The effect of this is that :
If you live in the UK you could not buy an international flight from an American travel agent. You also could not buy an international flight from a UK agent for a trip that started in the US.
The flights that connect with transatlantic crossings by QE2, QM2 and other lines are also covered by the partnership agreement. The crossing counts as one part of your trip so the flight out or home is the other leg of trip.
There is no problem in buying cruises that do not include flights from a travel agent in another country, you just can not buy any deal that includes an airline flight, or you will be unable to obtain the airline tickets.
I live in the UK and have bought QE2 Southampton round trips from American agents (when they are cheaper). I have also bought a Caribbean cruise from a US agent. As long as no flights are involved you have no problem. I have never had any problems myself, I find travel agents are always more than happy to take my money off me!
Jon - in answer to your last question - I live in Canada - I buy my washing machine, TV in Canada - I pay CA$ - I could buy it in the US but would be required to have an import license, and heaven knows what else, pay frieght etc. and all taxes applicable in my Province of residence. It would cost me much more probably (due to US$/CA$ exchange rates) than buying the items in Canada.
I can call my local TA and buy a one way airline ticket from the States to Canada,
(required because I flew from Canada, on a flight included in the cruise line's offer, to the UK to join the ship )
e.g. arriving in New York from Southampton on a ship, but I have to pay in US$ - I may charge it to my CC, the issuing bank will apply the exchange rate and add (usually) about 2% (handling fee) to my charge.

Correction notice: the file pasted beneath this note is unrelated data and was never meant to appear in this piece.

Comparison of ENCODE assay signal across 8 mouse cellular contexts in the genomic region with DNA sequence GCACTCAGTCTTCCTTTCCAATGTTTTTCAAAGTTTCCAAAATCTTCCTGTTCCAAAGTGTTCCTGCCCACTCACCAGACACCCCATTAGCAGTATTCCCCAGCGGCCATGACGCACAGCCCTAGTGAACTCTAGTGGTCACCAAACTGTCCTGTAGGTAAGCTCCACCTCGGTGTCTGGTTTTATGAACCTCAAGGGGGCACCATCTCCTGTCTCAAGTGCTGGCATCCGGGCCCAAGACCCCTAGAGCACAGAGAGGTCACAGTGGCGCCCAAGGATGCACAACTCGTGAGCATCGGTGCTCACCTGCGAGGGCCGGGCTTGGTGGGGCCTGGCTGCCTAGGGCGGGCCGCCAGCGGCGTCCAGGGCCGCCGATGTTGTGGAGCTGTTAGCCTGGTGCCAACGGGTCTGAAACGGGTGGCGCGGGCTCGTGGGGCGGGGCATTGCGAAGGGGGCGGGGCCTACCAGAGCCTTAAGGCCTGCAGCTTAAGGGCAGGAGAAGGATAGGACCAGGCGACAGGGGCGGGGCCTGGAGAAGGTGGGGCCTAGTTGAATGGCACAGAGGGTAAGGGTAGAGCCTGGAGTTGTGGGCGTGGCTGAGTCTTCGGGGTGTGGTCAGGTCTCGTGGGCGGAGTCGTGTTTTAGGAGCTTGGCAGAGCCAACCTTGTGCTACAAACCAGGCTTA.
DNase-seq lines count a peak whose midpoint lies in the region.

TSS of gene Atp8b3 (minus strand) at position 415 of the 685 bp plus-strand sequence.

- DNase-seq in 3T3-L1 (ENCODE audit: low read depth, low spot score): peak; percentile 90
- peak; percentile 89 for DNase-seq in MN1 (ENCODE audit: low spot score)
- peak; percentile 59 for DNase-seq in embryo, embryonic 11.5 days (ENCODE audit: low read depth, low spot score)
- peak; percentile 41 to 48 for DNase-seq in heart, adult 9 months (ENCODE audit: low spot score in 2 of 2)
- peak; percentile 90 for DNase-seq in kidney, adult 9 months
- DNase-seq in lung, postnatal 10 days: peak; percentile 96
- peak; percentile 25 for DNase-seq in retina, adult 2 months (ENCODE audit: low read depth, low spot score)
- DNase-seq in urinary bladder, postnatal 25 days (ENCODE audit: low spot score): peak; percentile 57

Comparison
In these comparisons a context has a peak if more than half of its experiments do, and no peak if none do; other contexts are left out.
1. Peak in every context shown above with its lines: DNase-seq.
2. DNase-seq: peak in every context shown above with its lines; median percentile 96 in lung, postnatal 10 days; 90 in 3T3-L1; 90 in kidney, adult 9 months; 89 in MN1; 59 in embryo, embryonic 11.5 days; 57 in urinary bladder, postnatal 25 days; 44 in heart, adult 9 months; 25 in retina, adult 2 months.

By the same token I have purchased, in Canada, an airline ticket from Lisbon (having arrived on a ship from the States) to London with return from London to Toronto. The cost appearing on my CC has been converted to CA$. I can also arrange round trip flights from the UK to Canada for, let's say. my parents - my invoice would reflect the UKú rate converted to CA$ in which currency I would be paying.
As for a QM2 westbound trans-atlantic crossing, a Canadian travelling as a single to join the ship has eastbound air included - the UK based westbound passenger joining CAD passenger for the crossing does not receive an air allowance and is required to make personal air arrangements from the US back to the UK.
Scheduled airlines (not to be confused with Charter airline service) are governed by IATA regulations (International Air Transport Association) as to what can and what cannot be done.
It's a complicated business, best handled by an experienced and reputable Travel Agent.
It's been a long week! - apologies if I've confused the issue!
We are flying over to England a full week before our crossing back to NY. We want to do some sightseeing first in Scotland and England. We haven't had any problem with Cunard arranging for our flight over to be that far in advance. They just made sure we understood that we were responsible for getting ourselves to Southampton on the day the ship leaves.